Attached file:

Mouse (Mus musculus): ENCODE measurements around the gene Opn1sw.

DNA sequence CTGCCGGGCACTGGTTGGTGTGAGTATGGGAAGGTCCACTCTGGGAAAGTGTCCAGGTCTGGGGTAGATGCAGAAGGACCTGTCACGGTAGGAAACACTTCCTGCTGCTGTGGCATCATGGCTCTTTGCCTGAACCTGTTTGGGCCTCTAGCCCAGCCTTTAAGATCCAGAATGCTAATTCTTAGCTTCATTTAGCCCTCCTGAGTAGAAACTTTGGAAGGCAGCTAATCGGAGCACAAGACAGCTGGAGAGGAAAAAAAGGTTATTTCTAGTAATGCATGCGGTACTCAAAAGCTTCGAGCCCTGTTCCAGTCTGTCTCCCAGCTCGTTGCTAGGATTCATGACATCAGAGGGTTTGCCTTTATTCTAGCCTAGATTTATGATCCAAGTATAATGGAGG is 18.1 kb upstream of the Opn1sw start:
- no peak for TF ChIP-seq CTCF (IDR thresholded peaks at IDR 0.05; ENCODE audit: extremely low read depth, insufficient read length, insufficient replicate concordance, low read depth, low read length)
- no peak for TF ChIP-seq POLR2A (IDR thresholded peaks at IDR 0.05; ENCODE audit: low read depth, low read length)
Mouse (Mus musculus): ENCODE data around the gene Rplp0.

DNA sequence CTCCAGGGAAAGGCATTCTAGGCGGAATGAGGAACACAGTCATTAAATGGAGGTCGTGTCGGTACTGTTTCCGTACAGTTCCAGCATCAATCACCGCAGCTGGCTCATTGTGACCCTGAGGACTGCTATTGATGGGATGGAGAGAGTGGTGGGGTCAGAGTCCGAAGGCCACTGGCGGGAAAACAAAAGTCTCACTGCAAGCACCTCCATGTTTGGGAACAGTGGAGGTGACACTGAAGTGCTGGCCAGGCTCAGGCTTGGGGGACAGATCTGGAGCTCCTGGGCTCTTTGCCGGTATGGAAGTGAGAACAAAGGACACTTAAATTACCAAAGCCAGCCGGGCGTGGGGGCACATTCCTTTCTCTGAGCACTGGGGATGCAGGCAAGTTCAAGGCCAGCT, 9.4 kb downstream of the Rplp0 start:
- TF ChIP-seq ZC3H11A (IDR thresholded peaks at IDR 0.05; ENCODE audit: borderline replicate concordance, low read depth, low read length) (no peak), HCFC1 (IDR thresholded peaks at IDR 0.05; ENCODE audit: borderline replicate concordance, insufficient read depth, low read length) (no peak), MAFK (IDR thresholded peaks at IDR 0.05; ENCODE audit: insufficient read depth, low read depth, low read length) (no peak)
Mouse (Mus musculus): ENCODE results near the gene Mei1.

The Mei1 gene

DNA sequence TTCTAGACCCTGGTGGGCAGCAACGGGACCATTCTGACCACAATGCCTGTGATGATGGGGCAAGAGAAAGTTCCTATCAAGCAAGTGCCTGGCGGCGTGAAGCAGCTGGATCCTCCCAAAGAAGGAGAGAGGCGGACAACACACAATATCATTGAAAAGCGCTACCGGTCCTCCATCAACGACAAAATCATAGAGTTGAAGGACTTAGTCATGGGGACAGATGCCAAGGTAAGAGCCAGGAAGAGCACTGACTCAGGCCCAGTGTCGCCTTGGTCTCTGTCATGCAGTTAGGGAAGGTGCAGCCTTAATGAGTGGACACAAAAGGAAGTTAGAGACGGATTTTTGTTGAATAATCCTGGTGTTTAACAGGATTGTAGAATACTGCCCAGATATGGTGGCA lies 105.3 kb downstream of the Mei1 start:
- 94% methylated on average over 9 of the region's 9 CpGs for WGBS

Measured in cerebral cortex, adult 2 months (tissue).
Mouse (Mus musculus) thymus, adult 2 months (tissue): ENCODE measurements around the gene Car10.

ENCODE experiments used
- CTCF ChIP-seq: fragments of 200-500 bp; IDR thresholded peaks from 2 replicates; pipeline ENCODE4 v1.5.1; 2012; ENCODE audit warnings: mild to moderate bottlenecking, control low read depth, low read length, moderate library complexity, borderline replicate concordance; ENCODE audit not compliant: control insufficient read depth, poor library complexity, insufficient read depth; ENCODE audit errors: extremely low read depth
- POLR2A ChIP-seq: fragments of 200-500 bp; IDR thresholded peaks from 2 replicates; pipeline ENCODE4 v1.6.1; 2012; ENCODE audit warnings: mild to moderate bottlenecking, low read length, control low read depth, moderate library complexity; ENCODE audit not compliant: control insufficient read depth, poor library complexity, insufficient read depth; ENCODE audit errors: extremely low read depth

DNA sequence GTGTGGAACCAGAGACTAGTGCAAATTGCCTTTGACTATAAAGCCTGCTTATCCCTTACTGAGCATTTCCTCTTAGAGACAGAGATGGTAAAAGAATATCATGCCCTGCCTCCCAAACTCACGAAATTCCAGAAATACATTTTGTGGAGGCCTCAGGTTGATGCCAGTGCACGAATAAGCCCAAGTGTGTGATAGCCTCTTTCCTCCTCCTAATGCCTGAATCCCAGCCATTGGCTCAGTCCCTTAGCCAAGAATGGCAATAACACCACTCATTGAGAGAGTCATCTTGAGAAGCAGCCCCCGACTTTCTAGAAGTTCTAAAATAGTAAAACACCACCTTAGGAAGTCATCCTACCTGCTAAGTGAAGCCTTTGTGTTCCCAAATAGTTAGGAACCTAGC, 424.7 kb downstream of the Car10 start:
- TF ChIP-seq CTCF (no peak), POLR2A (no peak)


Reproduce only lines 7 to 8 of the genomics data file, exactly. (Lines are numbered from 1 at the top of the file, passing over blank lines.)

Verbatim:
- TF ChIP-seq ZC3H11A (IDR thresholded peaks at IDR 0.05; ENCODE audit: borderline replicate concordance, low read depth, low read length) (no peak), HCFC1 (IDR thresholded peaks at IDR 0.05; ENCODE audit: borderline replicate concordance, insufficient read depth, low read length) (no peak), MAFK (IDR thresholded peaks at IDR 0.05; ENCODE audit: insufficient read depth, low read depth, low read length) (no peak)
Mouse (Mus musculus): ENCODE results near the gene Mei1.